Israel sent up its first lunar lander with yesterday's SpaceX launch

Cristina Cross
February 23, 2019

The 1,290-pound (585-kg) spacecraft was built by Israeli nonprofit space venture SpaceIL and state-owned defense contractor Israel Aerospace Industries (IAI) with $100 million furnished nearly entirely by private donors.

An Israeli spacecraft blasted off to the moon in an attempt to make the country’s first lunar landing, following a launch Thursday night by SpaceX.

Israelis swelled with pride overnight as many woke in the predawn hours to watch the Beresheet lunar spacecraft lift off from Cape Canaveral, Florida atop a SpaceX rocket. Funded by the Israeli company SpaceIL, the unmanned, 1,300 pound craft, called "Beresheet", which is the first word in the Bible and means "In the beginning", rocketed into space from Florida's Cape Canaveral.

The forty-day voyage culminates with a landing scheduled for April 11.

Beresheet's creators are Israel Aerospace Industries and the nonprofit company SpaceIL, who built the spacecraft for $100 million, including launch costs - a tiny cost for a space mission. The two others are a telecommunications satellite for Indonesia and an experimental satellite for the U.S. Air Force.

These were "hard landings", meaning the craft crashed into the moon.

Beresheet separation Beresheet separated from its Falcon 9 launch vehicle and the Nusantara Satu/S5 satellite stack 34 minutes after launch on 22 February 2018.

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It will eventually be captured by the moon's gravity where it will enter a lunar orbit. Previously, only the U.S., U.S.S.R, and China have landed spacecraft on the moon.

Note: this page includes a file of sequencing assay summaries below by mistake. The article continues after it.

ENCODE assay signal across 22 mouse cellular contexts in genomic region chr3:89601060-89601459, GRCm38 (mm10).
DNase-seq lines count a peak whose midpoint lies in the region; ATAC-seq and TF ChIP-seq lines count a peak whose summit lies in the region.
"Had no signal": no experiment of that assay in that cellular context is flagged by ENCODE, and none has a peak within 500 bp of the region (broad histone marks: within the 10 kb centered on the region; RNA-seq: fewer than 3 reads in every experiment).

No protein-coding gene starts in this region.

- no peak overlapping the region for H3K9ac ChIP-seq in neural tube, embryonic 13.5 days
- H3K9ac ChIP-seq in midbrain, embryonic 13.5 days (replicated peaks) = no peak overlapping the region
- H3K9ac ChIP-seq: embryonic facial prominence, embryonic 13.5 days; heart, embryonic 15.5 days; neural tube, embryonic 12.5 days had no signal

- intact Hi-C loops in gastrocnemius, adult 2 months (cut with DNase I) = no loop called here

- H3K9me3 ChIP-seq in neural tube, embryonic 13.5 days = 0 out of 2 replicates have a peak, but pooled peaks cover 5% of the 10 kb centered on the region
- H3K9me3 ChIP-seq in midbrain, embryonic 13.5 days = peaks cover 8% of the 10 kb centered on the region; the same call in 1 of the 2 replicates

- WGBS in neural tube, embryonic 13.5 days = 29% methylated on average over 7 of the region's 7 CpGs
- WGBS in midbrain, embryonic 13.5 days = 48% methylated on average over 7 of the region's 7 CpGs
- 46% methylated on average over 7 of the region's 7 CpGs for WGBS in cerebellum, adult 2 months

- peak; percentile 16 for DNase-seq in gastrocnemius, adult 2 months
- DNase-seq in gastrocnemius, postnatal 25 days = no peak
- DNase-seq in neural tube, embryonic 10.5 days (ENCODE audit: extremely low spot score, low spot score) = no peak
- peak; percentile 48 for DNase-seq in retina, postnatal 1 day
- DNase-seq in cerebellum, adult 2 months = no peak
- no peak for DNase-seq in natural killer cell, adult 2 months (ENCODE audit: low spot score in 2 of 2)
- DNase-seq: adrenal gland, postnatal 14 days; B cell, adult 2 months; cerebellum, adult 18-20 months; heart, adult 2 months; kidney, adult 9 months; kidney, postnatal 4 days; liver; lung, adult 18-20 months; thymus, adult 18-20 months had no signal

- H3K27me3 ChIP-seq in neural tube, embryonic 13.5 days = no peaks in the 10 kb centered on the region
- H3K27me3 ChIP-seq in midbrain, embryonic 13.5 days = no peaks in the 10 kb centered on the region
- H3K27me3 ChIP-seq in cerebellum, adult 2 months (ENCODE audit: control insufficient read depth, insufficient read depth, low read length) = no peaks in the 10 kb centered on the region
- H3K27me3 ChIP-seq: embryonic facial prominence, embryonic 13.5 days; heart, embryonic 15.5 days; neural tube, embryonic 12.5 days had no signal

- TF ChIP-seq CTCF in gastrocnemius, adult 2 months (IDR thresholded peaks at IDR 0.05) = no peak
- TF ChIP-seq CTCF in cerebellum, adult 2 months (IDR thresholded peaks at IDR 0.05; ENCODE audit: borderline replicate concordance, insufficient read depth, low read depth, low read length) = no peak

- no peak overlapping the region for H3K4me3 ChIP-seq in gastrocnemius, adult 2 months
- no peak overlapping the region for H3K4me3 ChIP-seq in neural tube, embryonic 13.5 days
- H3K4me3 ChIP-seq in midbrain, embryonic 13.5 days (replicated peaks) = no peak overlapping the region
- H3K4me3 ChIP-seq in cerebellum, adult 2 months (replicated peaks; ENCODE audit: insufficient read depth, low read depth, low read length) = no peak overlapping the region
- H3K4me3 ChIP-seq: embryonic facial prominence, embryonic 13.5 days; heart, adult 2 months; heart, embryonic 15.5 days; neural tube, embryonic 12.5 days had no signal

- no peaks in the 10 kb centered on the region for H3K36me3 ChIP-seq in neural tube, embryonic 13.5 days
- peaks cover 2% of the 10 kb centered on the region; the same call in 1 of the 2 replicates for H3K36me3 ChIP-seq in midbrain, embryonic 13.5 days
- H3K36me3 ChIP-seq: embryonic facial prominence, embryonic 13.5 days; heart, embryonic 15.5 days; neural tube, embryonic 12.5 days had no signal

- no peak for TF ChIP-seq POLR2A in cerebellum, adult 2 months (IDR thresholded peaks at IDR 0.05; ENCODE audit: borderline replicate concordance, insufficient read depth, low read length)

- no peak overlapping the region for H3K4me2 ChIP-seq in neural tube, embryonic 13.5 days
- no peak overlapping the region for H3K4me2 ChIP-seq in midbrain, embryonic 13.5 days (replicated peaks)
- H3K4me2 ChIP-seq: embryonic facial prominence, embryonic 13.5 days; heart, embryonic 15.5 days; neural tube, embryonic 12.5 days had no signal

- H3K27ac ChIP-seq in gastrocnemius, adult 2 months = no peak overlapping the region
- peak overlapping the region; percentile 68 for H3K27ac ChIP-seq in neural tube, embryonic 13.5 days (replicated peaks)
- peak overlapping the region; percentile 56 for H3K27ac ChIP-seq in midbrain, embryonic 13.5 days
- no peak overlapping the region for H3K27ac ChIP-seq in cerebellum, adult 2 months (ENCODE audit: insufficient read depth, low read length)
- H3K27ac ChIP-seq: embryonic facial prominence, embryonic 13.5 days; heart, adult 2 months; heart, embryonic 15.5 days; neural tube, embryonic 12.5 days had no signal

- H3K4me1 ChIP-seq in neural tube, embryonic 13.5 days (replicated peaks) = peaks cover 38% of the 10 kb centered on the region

It will also measure the moon's magnetic field and send all the data back to SpaceIL's Israel-based ground station Yehud, via NASA's Deep Space Network, he said.

"Congratulations to SpaceIL and the Israel Space Agency".

S5, built by Blue Canyon Technologies of Boulder, Colorado, is created to study the space environment, evaluating if low-priced satellites can improve knowledge of objects in geostationary orbit 36,000 kilometers above the Earth.

A time capsule is aboard the lander - which includes a picture of Israeli astronaut Ilan Ramon, who died aboard space shuttle Columbia in 2003 - as well as a lunar library containing 30 million pages on a disk from the US -based Arch Mission Foundation.

SpaceX is broadcasting the launch of its mission starting 15 minutes before launch, or around 8:30 p.m. this evening. The 5-foot-tall (1.5 meters) lander will do a bit of science work during its two-Earth-day surface mission. Oded Aharonson of Israel's preeminent Weizmann Institute, explaining the significance of the launch for the Jewish state, which has several satellites.

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